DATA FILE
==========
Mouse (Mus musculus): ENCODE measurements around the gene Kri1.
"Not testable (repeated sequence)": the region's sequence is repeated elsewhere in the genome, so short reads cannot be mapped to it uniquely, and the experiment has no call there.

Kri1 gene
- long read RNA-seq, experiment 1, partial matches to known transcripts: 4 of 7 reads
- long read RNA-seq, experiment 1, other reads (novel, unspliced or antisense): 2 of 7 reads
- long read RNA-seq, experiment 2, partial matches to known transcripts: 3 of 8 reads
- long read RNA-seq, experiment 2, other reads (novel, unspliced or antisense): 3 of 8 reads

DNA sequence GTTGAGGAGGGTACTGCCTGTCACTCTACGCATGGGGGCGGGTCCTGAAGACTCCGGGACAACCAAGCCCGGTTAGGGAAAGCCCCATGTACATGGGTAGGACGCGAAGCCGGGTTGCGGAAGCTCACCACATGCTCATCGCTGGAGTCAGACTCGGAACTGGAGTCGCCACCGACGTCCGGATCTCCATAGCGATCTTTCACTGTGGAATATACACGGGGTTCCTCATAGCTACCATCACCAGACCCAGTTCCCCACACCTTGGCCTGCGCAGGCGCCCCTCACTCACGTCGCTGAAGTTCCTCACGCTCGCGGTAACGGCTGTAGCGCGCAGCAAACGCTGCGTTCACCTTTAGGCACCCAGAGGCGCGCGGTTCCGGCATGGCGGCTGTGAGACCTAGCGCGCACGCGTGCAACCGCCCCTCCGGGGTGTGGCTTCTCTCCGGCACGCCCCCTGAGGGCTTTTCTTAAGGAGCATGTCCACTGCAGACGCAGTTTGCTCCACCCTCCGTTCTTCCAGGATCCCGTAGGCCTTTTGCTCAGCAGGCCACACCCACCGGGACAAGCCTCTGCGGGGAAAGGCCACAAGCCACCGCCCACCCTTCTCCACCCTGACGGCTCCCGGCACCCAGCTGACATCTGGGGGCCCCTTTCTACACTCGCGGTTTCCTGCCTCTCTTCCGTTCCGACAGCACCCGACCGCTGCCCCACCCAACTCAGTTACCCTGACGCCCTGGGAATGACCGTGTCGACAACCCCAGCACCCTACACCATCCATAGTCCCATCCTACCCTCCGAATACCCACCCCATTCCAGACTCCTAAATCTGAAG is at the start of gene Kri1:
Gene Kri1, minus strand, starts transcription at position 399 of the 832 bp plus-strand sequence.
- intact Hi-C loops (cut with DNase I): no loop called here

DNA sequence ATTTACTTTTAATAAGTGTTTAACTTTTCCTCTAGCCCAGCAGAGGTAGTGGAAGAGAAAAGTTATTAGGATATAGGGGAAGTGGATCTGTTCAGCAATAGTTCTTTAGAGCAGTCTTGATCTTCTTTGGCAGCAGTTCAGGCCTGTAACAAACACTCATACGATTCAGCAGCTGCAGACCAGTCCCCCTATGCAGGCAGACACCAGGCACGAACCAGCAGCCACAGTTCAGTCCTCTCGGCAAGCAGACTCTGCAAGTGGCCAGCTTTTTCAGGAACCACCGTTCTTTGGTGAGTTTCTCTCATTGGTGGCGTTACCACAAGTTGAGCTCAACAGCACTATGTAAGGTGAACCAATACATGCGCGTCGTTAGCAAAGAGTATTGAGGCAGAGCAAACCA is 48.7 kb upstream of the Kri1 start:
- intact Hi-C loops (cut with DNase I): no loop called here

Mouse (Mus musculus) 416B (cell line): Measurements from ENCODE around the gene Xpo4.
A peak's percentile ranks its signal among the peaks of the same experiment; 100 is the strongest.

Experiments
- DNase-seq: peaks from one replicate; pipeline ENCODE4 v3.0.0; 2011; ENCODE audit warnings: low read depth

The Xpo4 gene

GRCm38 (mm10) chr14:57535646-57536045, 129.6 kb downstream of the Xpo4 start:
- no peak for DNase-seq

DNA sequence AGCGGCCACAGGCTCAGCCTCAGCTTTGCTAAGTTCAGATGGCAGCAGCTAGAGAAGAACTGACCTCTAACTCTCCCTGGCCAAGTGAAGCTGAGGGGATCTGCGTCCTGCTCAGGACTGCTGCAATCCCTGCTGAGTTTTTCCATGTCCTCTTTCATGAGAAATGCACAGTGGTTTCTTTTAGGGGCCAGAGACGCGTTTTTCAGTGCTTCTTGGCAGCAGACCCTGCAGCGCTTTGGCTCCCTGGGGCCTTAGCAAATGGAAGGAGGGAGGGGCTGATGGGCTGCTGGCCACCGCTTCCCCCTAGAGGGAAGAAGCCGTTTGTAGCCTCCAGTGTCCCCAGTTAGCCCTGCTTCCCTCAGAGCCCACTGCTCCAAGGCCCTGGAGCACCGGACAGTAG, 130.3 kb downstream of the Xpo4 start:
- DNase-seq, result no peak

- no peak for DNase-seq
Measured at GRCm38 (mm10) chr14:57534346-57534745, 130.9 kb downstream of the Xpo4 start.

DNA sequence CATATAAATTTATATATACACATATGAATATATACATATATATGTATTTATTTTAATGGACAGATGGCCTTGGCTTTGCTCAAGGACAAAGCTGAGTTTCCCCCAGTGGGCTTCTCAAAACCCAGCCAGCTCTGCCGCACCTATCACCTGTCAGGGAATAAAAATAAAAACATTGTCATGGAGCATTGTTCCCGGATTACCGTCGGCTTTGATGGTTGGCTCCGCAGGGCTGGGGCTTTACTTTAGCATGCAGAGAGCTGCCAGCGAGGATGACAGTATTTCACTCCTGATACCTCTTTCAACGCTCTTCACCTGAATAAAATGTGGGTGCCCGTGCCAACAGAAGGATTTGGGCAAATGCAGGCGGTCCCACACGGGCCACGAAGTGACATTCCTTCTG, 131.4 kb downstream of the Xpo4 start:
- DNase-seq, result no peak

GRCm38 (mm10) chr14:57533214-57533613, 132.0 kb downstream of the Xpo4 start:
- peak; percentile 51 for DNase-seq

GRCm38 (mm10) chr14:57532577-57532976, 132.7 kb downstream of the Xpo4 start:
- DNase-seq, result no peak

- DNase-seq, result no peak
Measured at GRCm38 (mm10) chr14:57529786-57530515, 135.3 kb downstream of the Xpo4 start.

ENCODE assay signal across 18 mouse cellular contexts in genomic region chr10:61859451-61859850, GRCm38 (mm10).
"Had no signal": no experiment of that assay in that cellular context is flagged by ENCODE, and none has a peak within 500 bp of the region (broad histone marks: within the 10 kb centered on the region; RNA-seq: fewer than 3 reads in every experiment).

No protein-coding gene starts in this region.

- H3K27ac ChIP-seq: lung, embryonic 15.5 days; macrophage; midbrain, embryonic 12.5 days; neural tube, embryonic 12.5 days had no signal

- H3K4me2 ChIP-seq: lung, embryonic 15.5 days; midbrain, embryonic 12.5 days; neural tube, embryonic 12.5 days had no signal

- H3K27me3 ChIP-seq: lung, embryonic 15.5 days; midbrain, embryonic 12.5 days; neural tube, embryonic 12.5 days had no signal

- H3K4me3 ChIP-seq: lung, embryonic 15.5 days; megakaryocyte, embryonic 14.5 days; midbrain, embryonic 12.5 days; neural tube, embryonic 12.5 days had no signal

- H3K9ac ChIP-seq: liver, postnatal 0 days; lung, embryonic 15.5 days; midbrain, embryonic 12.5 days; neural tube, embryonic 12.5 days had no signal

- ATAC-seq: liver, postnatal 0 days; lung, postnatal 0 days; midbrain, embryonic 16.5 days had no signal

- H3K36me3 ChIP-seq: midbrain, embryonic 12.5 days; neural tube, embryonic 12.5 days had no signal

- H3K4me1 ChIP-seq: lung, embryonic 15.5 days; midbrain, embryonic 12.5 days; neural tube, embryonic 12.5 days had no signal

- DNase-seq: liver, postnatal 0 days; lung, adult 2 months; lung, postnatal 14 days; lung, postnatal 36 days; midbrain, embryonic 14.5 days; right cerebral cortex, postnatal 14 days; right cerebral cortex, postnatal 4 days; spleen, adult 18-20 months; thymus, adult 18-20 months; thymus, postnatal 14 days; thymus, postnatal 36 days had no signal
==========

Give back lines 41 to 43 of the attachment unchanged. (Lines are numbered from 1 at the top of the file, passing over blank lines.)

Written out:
- H3K36me3 ChIP-seq: midbrain, embryonic 12.5 days; neural tube, embryonic 12.5 days had no signal

- H3K4me1 ChIP-seq: lung, embryonic 15.5 days; midbrain, embryonic 12.5 days; neural tube, embryonic 12.5 days had no signal

- DNase-seq: liver, postnatal 0 days; lung, adult 2 months; lung, postnatal 14 days; lung, postnatal 36 days; midbrain, embryonic 14.5 days; right cerebral cortex, postnatal 14 days; right cerebral cortex, postnatal 4 days; spleen, adult 18-20 months; thymus, adult 18-20 months; thymus, postnatal 14 days; thymus, postnatal 36 days had no signal